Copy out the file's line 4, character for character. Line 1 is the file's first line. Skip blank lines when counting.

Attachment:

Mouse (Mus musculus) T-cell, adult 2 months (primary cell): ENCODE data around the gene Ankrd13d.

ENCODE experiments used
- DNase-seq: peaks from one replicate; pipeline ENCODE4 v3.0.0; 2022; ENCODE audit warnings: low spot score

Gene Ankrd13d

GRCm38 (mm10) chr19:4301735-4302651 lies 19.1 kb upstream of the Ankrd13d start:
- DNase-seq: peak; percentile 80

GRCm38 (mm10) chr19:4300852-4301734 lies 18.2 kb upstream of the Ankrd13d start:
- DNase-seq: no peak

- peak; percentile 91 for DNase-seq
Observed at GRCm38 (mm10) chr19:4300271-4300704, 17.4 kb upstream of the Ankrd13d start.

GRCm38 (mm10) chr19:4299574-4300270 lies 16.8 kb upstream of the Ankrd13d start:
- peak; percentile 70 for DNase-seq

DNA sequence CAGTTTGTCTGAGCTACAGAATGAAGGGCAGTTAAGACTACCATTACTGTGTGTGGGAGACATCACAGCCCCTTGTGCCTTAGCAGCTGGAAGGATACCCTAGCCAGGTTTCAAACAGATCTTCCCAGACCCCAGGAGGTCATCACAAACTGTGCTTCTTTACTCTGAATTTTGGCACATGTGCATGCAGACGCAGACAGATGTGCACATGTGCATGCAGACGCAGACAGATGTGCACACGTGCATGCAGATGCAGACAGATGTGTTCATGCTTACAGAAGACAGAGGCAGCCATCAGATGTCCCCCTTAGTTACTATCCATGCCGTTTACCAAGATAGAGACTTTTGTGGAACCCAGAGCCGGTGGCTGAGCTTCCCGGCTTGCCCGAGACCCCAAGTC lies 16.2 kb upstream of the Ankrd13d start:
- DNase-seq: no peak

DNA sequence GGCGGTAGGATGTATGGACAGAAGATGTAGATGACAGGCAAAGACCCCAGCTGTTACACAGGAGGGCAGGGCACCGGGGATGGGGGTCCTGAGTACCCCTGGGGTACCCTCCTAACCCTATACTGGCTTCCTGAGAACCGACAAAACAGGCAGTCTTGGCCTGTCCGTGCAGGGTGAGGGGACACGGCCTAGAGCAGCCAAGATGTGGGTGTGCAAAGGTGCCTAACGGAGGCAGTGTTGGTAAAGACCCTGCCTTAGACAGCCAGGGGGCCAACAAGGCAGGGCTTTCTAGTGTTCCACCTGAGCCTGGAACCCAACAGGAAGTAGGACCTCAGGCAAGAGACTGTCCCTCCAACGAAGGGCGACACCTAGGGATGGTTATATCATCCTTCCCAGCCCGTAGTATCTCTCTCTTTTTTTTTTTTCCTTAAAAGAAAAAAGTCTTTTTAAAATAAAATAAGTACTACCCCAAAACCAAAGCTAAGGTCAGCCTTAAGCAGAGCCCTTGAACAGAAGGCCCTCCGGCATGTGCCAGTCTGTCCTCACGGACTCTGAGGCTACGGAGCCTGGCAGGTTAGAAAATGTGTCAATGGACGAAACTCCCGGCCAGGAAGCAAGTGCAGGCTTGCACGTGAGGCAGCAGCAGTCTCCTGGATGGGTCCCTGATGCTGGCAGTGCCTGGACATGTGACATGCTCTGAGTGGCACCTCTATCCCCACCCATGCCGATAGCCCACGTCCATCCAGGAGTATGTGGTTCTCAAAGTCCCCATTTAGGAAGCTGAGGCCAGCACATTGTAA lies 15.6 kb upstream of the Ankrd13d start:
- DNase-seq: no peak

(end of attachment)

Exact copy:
Gene Ankrd13d